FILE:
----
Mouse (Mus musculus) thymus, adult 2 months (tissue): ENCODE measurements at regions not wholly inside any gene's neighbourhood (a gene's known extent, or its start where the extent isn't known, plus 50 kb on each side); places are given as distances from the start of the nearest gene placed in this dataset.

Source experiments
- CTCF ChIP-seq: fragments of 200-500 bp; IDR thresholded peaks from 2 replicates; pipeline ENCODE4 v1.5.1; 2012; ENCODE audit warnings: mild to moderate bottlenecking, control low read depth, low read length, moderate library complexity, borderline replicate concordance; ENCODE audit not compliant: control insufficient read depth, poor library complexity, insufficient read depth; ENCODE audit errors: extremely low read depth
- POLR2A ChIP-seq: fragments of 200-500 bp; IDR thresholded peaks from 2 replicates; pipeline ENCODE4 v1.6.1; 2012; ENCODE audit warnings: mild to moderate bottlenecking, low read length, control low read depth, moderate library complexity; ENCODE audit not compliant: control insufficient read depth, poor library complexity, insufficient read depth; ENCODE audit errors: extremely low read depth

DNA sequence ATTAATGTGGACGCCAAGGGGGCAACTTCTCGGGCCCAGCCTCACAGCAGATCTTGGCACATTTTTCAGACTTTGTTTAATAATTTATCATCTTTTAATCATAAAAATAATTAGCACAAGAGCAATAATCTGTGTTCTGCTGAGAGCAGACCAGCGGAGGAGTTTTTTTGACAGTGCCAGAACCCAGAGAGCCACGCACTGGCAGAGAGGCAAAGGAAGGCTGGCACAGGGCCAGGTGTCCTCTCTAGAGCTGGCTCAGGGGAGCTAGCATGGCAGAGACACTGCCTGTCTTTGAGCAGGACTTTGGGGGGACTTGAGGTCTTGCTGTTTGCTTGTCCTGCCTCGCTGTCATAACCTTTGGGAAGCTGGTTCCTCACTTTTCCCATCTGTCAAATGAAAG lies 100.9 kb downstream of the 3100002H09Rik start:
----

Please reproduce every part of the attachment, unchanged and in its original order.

Mouse (Mus musculus) thymus, adult 2 months (tissue): ENCODE measurements at regions not wholly inside any gene's neighbourhood (a gene's known extent, or its start where the extent isn't known, plus 50 kb on each side); places are given as distances from the start of the nearest gene placed in this dataset.

Source experiments
- CTCF ChIP-seq: fragments of 200-500 bp; IDR thresholded peaks from 2 replicates; pipeline ENCODE4 v1.5.1; 2012; ENCODE audit warnings: mild to moderate bottlenecking, control low read depth, low read length, moderate library complexity, borderline replicate concordance; ENCODE audit not compliant: control insufficient read depth, poor library complexity, insufficient read depth; ENCODE audit errors: extremely low read depth
- POLR2A ChIP-seq: fragments of 200-500 bp; IDR thresholded peaks from 2 replicates; pipeline ENCODE4 v1.6.1; 2012; ENCODE audit warnings: mild to moderate bottlenecking, low read length, control low read depth, moderate library complexity; ENCODE audit not compliant: control insufficient read depth, poor library complexity, insufficient read depth; ENCODE audit errors: extremely low read depth

DNA sequence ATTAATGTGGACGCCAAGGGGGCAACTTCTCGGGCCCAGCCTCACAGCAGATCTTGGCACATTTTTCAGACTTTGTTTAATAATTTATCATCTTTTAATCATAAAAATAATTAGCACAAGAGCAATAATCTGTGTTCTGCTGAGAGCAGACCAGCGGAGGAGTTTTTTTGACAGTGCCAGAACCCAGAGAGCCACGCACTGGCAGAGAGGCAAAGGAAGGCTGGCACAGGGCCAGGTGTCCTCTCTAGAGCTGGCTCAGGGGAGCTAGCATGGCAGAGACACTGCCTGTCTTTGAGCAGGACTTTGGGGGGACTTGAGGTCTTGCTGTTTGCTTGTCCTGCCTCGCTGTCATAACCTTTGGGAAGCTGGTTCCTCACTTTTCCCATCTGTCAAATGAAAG lies 100.9 kb downstream of the 3100002H09Rik start: